Physics Games and Physics-Based Game Downloads



Beautiful, Frustrating Puzzle Physics

Sunday, June 22nd, 2008 by Matthew in Physics Games
43 Votes | Average: 3.49 out of 543 Votes | Average: 3.49 out of 543 Votes | Average: 3.49 out of 543 Votes | Average: 3.49 out of 543 Votes | Average: 3.49 out of 5 (Rate this game! 43 votes, average: 3.49 out of 5)
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Obulis is the first PC release from IonFx, a longtime Pocket PC developer. It’s actually the third installment in the series, with the first two titles out on Windows Mobile. Obulis is a puzzle game in the truest, hardcore sense of the word. I hope you like thinking!

Simple Rules

The goal in Obulis is to get the colored balls to their matching pots. To do this, you need to manipulate their physical motion. You can only do this in one way, by cutting rope. You can snip any of the ropes in the game, which usually hold the balls up, but also act as a way to time the release of launchers. The controls allow you to select and destroy rope as separate actions, which helps with difficult timing (although, annoying, if you use right-click to cut a rope you still have to select it first–it should be one click).

Inelastic Physics

The physics engine in Obulis is wholly inelastic, which support many of the puzzle designs. When a ball rolls into another ball, it comes to a complete stop, with the second ball taking on all of its velocity. There is only so much potential energy in each level, so you’ll find yourself re-routing energy through multiple balls. Visualizing the total remaining energy will be key to solving the puzzles.

Cleverness, Timing

My big complaint with true puzzle games is the nature of complexity. In order for a puzzle game to become more difficult, the designer needs to do some really clever stuff. In my mind, the fun of the game should boil down to the player re-discovering the clever solution for themselves. But sometimes it just feels like the level designer is showcasing their cleverness without any consideration for the player. Personally I would enjoy more levels with open-ended setups, where I can fudge the solution (Armadillo Run does this fantastically). Obulis has a much tighter possibility space; most levels must be solved exactly as the designer intended.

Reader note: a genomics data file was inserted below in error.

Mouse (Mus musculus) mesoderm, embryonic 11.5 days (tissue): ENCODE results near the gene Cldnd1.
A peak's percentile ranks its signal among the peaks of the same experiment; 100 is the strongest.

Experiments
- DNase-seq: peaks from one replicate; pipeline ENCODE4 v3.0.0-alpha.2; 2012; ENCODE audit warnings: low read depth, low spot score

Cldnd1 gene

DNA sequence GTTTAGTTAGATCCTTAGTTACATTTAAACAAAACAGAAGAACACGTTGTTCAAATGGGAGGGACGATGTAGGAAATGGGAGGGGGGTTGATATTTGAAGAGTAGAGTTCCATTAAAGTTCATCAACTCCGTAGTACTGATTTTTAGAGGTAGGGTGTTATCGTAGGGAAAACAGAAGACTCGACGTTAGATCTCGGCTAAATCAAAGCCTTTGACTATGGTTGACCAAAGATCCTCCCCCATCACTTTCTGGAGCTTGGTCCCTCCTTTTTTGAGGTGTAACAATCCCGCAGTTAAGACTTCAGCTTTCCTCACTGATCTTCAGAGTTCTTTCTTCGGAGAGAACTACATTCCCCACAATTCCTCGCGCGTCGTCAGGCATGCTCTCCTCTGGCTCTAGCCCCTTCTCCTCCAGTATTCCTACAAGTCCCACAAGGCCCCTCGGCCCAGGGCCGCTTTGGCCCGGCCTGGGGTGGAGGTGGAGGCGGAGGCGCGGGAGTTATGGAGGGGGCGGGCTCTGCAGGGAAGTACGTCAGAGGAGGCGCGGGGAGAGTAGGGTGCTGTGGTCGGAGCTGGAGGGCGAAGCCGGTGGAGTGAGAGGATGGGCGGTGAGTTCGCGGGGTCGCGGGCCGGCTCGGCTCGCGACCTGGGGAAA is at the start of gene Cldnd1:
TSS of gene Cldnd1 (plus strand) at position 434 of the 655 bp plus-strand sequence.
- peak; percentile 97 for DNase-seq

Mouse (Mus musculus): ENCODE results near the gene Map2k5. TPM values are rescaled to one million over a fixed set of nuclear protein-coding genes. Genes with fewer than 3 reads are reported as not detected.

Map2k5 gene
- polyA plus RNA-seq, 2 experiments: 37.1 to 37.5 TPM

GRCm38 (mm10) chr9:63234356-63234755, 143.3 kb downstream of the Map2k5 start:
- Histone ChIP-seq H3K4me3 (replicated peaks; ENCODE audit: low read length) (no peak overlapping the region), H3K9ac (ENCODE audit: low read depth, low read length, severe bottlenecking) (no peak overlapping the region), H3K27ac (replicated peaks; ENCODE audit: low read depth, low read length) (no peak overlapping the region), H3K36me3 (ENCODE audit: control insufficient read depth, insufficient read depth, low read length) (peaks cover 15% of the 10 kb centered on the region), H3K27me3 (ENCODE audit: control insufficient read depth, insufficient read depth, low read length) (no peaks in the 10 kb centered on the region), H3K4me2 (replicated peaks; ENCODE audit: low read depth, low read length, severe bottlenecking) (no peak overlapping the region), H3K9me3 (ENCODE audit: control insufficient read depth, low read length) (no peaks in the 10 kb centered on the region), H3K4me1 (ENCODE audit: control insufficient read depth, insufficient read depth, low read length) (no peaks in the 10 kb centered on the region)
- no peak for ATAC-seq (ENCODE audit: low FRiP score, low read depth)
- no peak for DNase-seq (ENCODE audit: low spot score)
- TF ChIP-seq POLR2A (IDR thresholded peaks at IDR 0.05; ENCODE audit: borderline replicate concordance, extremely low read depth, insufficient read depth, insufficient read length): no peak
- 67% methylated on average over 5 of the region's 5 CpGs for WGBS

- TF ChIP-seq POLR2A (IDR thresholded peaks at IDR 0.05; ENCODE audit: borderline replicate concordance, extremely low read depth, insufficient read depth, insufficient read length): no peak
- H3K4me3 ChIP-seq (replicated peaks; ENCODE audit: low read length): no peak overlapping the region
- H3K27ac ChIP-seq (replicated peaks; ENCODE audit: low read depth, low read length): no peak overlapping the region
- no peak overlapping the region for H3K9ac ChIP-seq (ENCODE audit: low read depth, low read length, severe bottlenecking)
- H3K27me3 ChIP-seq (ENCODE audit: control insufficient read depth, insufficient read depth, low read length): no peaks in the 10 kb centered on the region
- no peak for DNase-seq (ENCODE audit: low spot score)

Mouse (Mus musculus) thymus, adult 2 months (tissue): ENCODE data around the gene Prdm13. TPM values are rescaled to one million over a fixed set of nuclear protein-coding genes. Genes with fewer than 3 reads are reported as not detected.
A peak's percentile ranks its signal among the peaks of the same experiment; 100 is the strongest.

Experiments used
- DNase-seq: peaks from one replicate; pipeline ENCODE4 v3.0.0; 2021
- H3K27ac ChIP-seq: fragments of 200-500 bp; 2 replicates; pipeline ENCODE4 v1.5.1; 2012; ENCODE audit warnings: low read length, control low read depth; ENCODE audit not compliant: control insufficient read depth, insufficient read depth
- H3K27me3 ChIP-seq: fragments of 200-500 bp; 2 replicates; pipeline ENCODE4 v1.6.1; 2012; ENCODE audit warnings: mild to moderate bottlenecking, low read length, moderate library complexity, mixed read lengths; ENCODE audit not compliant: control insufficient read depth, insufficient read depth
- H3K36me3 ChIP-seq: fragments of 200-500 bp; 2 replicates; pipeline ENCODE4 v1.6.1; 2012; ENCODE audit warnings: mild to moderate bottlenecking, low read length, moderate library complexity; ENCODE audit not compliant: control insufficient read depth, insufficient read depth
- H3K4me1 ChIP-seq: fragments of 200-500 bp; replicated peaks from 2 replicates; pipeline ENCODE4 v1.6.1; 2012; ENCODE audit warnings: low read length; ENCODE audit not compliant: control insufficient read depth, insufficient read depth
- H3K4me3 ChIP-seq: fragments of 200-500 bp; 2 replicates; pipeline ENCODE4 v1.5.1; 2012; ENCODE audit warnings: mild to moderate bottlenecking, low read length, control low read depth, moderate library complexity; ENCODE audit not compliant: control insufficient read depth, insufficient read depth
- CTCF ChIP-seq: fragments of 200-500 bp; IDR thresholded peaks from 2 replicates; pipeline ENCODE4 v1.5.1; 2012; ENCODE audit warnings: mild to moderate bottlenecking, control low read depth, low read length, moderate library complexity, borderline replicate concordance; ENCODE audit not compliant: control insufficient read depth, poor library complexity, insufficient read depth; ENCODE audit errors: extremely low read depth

The other complaint I have with Obulis is the nature of the timing involved to get the physics right. It’s very annoying to have a realization about what you’re supposed to do, and then have to beat your head against the wall to get the timing correct. Watch the end of the gameplay video for an example of this in action.

Obulis Screenshot Screenshot of a Physics Game
(Obulis Game Screenshots)

Puzzle Gamers Rejoice!

I’m willing to admit that I just don’t have the right state of mind to enjoy a puzzle game like Obulis. The production value is fantastic, and many of the levels are a joy to play, but it’s also an amazing frustration generator. If you have the stomach for that kind of thing, or feel some strange pressure to prove yourself to game designers, then Obulis is very definitely the game for you.

Download Obulis Demo (33.5 MB)

Or visit the Obulis website for more information. The full version costs $19.99 USD.

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5 Responses to 'Beautiful, Frustrating Puzzle Physics'

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  1. DKO said,

    on June 23rd, 2008 at 6:44 am

    I always wonder what is on the designers’ minds when they create timing puzzles.

    It’s fundamental to always get feedback from players, and redesign the game until it’s funny. Tycho (PA) said it best: “I don’t want a game to punish me”. And Iwata himself told us Miyamoto’s secret is to keep working on the gameplay until a complete stranger is able to enjoy.

    Probably a simple feature like a checkpoint at every collision or something like that, so you can progress at smaller steps, would have saved the gameplay.

  2. Kokits said,

    on June 23rd, 2008 at 1:14 pm

    I just tried the demo, the timing didn’t seem like such a big deal.

    It might have been that I onlygot to try the preview levels.

    Seems like a fun game, 20 bucks seems too high in my opinion.

  3. Kokits said,

    on June 24th, 2008 at 8:01 am

    Alright, so I’ve played the demo several times through, and I’m seriously considering getting this game. But I have one question: Does the game have some form of a level editor?

    It seems like $20 is too high for a game with no level editor.

  4. Keith said,

    on June 24th, 2008 at 10:37 am

    No level editor, but use iloveobulis as the coupon code to get it for 14.99.

  5. Kokits said,

    on June 24th, 2008 at 11:19 am

    Oooohhh… Nice.

    I will DEFINITELY be getting Obulis now with that $5 discount.

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